Occasionally I did find tendrils of escaped Virginia creeper (Parthenocissus quinquefolia) on the edges of gardens. I’m sure they love it for the fall color like we do.

I was hoping to find more perennials in use, but Heuchera and Tiarella were all that I saw in Paris. The Heuchera was being used as part of a large vertical wall at the Branly museum and as an annual at the Luxembourg garden. In the south of France, I found Gaura being used in a seaside planting with agaves.

Heuchera was a big component of a vertical wall at Branley

Heuchera in border at Jardin du Luxembourg
Gaura was a standout plant in this seaside garden

In a wildflower field in the Burgundy region (Bourgogne), I saw Coreopsis and California poppy mixed in a classic combination with European daisies, cornflowers and red poppies. What a beautiful arrangement!

Beautiful meadow near Beaune, France


Driving around on an open-top tour bus in Paris afforded me even more territory to view and I spotted tuliptree (Liriodendron) and sweetgum (Liquidambar), although both of those also have Chinese cousins so I could not be sure.

Finally, I saw Yucca planted at the hotel near the airport and while I am not certain it was the North American species, it sure looked like it! It was certainly fun to see some of my friends in France.

Sunday, June 14, 2015

Botanical Garden - Georgia Perimeter College

While I love to visit plants in the wild, doing that is not always possible - some plants are rare or have habitats that are far from me. Botanical gardens can substitute for that desire to some degree. These gardens create ideal conditions for many plants – sunny, shady, dry and wet – so that the plants there thrive. Beautiful blooms, fruit/seed formation and robust growth all contribute to a spectacular presentation of plants.

The Native Plant Botanical Garden at Georgia Perimeter College (GPC) is celebrating its 25th anniversary this year and is certainly worth a visit to see what’s in bloom in different seasons as well as to take advantage of their walks, talks and plant sales.

I first visited the GPC garden over 12 years ago when I was just learning about native plants. They had a large sunny area, a large woodland setting and were just starting a bog area. They were also propagating and selling a variety of native plants on designated days. The garden was tended by volunteers, and many of them were people who were also involved in the native plant society.

Wild yellow indigo (Baptisia sphaerocarpa)

The woodland area is lush and beautiful
Over the years, the garden has grown and added some new features like a xeric area. Most recently, they completely reworked the main sun beds, changing them from huge rectangles to a curving labyrinth-like path that allows for better access to the individual plants from two sides.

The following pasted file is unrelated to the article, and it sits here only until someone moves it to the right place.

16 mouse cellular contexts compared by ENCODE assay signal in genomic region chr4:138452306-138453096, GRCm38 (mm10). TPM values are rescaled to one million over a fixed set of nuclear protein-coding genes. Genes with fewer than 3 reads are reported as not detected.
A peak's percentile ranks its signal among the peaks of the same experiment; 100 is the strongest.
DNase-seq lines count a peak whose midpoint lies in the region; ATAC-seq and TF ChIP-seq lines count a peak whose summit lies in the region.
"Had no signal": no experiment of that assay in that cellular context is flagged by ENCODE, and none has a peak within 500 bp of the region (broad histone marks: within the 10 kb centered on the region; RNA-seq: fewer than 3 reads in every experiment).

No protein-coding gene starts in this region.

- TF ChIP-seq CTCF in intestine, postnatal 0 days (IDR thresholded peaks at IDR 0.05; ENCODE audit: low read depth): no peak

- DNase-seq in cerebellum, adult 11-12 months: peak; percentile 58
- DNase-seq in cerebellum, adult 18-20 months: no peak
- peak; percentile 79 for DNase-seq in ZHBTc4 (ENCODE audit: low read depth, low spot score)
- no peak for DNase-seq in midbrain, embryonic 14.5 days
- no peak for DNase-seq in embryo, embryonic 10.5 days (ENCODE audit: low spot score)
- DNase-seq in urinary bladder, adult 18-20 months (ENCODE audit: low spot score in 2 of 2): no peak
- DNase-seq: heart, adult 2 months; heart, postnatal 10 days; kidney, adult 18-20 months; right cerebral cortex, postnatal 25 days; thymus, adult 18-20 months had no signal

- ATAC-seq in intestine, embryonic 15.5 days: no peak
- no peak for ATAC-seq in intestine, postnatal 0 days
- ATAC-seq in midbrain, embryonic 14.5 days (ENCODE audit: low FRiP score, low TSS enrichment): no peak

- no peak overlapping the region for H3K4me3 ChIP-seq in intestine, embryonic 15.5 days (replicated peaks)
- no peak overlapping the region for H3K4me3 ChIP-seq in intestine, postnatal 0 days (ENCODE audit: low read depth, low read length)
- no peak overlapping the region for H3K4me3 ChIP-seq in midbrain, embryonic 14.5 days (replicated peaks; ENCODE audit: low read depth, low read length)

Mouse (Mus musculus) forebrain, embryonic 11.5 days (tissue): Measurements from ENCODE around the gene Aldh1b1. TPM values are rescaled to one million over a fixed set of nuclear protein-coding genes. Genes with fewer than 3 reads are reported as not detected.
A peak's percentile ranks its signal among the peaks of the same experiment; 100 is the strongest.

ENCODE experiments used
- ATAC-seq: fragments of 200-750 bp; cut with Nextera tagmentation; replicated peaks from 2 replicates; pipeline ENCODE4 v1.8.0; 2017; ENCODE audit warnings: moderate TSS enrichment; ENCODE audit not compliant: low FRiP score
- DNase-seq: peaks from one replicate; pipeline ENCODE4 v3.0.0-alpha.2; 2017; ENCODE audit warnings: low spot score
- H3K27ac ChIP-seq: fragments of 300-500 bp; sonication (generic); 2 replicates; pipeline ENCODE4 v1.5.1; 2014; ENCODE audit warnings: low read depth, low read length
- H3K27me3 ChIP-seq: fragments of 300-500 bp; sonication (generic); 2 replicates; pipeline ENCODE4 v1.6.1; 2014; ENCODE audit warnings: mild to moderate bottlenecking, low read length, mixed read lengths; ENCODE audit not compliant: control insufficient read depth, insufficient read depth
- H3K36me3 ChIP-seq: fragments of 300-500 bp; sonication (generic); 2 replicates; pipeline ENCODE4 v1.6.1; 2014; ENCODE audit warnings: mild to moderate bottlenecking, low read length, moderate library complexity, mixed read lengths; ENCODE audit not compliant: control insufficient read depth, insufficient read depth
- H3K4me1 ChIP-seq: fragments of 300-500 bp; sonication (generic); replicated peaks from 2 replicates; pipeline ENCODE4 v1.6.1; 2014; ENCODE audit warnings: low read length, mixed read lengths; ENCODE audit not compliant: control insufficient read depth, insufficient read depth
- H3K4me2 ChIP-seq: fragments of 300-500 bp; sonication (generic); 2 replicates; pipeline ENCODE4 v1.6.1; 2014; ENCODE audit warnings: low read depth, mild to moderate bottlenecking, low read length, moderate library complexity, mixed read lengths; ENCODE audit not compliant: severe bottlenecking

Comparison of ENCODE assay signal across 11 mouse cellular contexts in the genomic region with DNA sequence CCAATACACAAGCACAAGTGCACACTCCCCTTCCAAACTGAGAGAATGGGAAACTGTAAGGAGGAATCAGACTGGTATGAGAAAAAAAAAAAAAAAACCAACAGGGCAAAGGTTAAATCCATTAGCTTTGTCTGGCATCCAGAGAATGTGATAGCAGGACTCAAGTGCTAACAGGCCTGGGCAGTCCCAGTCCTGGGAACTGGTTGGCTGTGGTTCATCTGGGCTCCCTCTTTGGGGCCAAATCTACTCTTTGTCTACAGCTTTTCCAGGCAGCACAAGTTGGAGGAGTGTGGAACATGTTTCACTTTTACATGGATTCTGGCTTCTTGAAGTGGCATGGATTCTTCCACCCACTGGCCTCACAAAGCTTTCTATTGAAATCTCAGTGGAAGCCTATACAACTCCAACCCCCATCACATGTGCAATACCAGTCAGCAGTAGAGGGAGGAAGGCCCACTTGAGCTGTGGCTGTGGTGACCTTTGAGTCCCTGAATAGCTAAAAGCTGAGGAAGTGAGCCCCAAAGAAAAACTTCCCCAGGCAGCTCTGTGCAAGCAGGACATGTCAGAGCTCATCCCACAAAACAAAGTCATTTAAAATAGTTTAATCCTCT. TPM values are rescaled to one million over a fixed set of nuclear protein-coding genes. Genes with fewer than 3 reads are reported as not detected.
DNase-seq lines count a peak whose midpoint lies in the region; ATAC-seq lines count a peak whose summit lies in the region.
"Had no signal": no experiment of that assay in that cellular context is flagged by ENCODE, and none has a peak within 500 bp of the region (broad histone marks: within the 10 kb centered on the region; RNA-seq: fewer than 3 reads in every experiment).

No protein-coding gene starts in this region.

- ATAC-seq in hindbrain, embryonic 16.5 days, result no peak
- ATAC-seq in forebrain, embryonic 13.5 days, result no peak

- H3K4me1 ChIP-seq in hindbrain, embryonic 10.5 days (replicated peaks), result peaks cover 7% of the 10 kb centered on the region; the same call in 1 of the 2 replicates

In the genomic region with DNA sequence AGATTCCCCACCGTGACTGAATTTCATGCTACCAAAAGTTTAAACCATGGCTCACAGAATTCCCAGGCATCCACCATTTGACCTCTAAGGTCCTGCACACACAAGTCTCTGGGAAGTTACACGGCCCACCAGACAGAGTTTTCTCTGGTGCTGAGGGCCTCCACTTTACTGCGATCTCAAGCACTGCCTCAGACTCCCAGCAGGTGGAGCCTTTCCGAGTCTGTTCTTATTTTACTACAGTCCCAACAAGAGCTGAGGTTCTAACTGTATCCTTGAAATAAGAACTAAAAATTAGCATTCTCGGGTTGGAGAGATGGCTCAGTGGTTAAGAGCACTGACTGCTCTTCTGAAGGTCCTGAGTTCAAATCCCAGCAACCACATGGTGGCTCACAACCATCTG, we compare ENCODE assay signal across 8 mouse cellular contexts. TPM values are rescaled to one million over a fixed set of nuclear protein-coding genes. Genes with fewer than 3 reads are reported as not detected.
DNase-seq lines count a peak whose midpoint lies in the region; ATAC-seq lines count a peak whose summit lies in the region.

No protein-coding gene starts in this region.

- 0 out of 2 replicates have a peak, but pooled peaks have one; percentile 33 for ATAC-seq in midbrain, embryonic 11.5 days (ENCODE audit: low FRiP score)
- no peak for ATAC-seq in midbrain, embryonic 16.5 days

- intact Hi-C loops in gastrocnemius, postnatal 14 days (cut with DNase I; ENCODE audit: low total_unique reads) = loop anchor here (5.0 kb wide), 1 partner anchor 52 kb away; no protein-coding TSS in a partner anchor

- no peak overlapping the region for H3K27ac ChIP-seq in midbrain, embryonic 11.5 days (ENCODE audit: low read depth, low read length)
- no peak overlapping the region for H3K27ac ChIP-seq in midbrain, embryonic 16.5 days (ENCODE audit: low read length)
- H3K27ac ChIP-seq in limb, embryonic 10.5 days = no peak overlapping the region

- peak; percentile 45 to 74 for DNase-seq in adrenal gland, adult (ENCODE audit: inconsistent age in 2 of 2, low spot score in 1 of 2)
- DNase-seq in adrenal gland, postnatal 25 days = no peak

Sunny area lets you get close to plants

Plants are clearly marked with common and Latin names
They’ve also added more walks and talks as well as increased the diversity of plants that they sell. When I was there recently, the number of volunteers tending the gardens was more than ever. Plants were well-labeled, adding to the pleasure of viewing them. I found myself wondering why I hadn’t visited earlier. I picked up a few new plants as well.


Plants are for sale on certain days
Investigate local botanical gardens near you to see what treasures you can find and consider volunteering to help as well. These gardens are beautiful to visit and a great place to learn. For GPC, visit their website to see their schedule for walks, talks and plant sales.

Sunday, June 7, 2015

Supporting Small Native Plant Nurseries

As many of you know, finding native plants for our gardens and our restoration efforts is not always easy. There is some nursery production for some of the more popular plants such as ornamental shrubs and perennials and, in some cases, even ornamental cultivars are available for those plants. When it comes to obtaining a diverse selection of perennials, shrubs and trees (as nature intended), the search is a bit harder. I’m here to bring attention to the hard-working small nurseries that fill those niches for us.

I recently had a chance to spend some time with the owners of Nearly Native Nursery in Fayetteville, GA while we worked on potting up some of this year’s new seedlings. Leaving more traditional careers behind, Jim and Debi Rodgers started their business in Senoia almost 19 years ago. They recognized the critical need for native species to be utilized in plantings and to educate the general public of the true intrinsic values the native species of plants provide us all.

The nursery moved to a bigger location in Fayetteville in 2006 and now carries almost 900 different species of plants, from the very familiar to the very unusual. The bigger location has also allowed them to craft extensive plantings, from very shady and moist environments to very sunny and dry, allowing customers to see many plants growing in the ground. Blooms were everywhere when I was there and we observed numerous butterflies, bees and hummingbirds feasting on the flowers.

The garden area allows for strolling
Jim said that most of his business is via mail order and they have many repeat customers. In addition to gardeners, a lot of their business is from botanical gardens in search of specific plants. We potted up 3 different species of Amsonia that day and one unusual species of Antennaria. While they do carry some of the familiar perennials like foamflower (Tiarella) and coral bells (Heuchera), the depth of their selection sets them apart from most nurseries. One customer walked away with the spicebush (Lindera benzoin) that she came for plus two unusual forms of turk’s cap lily (Lilium superbum). Note: Jim believes a more appropriate name for this lily is "superb lily" because it dwarfs all other natives with its grandeur.